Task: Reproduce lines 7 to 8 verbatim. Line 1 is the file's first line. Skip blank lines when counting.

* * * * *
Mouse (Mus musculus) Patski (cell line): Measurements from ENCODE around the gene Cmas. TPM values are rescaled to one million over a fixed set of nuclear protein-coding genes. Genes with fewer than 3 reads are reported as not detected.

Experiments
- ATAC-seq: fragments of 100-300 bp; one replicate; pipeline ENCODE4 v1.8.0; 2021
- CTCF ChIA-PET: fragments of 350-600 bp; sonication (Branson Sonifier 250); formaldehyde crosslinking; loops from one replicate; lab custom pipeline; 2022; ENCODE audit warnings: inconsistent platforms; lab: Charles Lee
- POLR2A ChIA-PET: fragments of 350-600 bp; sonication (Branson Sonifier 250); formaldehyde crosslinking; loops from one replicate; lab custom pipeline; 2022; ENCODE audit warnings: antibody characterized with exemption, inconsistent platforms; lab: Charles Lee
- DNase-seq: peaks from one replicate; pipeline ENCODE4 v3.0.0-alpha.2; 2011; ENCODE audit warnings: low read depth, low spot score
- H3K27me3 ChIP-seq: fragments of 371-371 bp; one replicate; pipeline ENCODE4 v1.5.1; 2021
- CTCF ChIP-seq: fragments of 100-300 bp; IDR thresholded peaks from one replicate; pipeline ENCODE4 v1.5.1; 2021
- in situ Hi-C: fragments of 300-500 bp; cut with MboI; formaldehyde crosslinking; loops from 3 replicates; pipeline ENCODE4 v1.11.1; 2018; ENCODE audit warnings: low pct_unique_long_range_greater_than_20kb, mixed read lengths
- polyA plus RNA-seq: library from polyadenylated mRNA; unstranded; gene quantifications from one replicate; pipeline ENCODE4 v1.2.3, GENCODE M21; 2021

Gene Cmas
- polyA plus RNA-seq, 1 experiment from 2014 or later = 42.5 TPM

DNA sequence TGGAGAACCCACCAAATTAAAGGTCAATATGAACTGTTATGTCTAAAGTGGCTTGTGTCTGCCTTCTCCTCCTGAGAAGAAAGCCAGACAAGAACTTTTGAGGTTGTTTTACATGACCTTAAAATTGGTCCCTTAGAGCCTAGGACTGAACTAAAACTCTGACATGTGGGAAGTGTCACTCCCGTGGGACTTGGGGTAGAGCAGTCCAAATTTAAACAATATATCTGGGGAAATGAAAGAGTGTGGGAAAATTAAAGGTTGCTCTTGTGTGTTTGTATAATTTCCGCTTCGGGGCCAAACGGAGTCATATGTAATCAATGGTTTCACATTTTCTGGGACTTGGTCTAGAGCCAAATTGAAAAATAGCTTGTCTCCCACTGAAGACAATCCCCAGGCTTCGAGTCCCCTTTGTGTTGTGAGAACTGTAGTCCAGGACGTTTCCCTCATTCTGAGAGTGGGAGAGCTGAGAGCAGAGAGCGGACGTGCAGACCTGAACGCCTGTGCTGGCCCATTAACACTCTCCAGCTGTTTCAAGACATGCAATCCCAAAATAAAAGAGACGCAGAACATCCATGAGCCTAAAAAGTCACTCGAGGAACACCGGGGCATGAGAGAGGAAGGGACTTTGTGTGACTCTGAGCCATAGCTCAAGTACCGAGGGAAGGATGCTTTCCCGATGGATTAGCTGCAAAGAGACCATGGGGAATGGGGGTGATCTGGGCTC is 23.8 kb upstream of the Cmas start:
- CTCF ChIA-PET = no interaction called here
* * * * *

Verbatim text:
- H3K27me3 ChIP-seq: fragments of 371-371 bp; one replicate; pipeline ENCODE4 v1.5.1; 2021
- CTCF ChIP-seq: fragments of 100-300 bp; IDR thresholded peaks from one replicate; pipeline ENCODE4 v1.5.1; 2021